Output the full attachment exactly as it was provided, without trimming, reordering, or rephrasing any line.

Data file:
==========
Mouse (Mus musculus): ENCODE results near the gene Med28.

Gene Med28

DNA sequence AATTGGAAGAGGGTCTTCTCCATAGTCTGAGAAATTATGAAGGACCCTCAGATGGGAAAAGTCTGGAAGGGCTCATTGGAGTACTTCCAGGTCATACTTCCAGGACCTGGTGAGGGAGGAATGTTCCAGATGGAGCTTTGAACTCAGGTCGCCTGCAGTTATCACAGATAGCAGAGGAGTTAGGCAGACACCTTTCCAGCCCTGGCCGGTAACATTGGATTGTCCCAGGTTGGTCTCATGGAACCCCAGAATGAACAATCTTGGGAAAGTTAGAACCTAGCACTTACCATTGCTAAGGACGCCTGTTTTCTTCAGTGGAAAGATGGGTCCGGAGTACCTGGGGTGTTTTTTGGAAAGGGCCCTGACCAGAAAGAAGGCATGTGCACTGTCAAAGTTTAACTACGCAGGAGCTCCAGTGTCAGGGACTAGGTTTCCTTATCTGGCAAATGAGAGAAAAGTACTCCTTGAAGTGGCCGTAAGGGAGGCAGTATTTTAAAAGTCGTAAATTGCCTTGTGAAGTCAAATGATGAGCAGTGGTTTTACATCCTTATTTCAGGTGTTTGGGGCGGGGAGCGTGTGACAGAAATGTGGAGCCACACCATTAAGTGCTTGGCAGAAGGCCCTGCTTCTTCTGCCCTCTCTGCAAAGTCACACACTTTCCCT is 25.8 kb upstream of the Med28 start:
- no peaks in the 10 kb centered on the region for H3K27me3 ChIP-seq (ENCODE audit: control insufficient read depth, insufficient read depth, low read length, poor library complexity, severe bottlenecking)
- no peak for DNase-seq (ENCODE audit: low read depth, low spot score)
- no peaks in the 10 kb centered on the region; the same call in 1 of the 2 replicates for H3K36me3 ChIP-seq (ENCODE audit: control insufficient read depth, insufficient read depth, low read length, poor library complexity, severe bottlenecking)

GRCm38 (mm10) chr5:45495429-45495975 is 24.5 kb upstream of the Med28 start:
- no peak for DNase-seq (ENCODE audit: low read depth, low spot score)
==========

Mouse (Mus musculus): ENCODE results near the gene Med28.

Gene Med28

DNA sequence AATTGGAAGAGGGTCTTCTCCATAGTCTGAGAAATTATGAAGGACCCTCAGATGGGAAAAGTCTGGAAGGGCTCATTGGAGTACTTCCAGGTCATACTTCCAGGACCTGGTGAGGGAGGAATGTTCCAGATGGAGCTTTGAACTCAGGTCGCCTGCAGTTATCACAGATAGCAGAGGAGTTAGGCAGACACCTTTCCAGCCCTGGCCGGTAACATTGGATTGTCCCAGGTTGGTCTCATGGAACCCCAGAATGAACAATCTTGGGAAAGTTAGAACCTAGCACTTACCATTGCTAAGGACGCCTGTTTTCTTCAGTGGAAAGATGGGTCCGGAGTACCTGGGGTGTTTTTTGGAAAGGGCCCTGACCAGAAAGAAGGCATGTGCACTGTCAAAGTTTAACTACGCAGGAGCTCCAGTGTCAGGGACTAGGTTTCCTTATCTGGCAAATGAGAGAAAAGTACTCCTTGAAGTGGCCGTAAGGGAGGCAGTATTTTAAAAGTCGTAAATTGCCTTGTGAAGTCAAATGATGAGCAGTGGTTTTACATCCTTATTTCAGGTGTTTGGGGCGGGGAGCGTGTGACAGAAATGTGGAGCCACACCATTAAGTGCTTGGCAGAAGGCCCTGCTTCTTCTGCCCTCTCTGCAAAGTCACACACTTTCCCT is 25.8 kb upstream of the Med28 start:
- no peaks in the 10 kb centered on the region for H3K27me3 ChIP-seq (ENCODE audit: control insufficient read depth, insufficient read depth, low read length, poor library complexity, severe bottlenecking)
- no peak for DNase-seq (ENCODE audit: low read depth, low spot score)
- no peaks in the 10 kb centered on the region; the same call in 1 of the 2 replicates for H3K36me3 ChIP-seq (ENCODE audit: control insufficient read depth, insufficient read depth, low read length, poor library complexity, severe bottlenecking)

GRCm38 (mm10) chr5:45495429-45495975 is 24.5 kb upstream of the Med28 start:
- no peak for DNase-seq (ENCODE audit: low read depth, low spot score)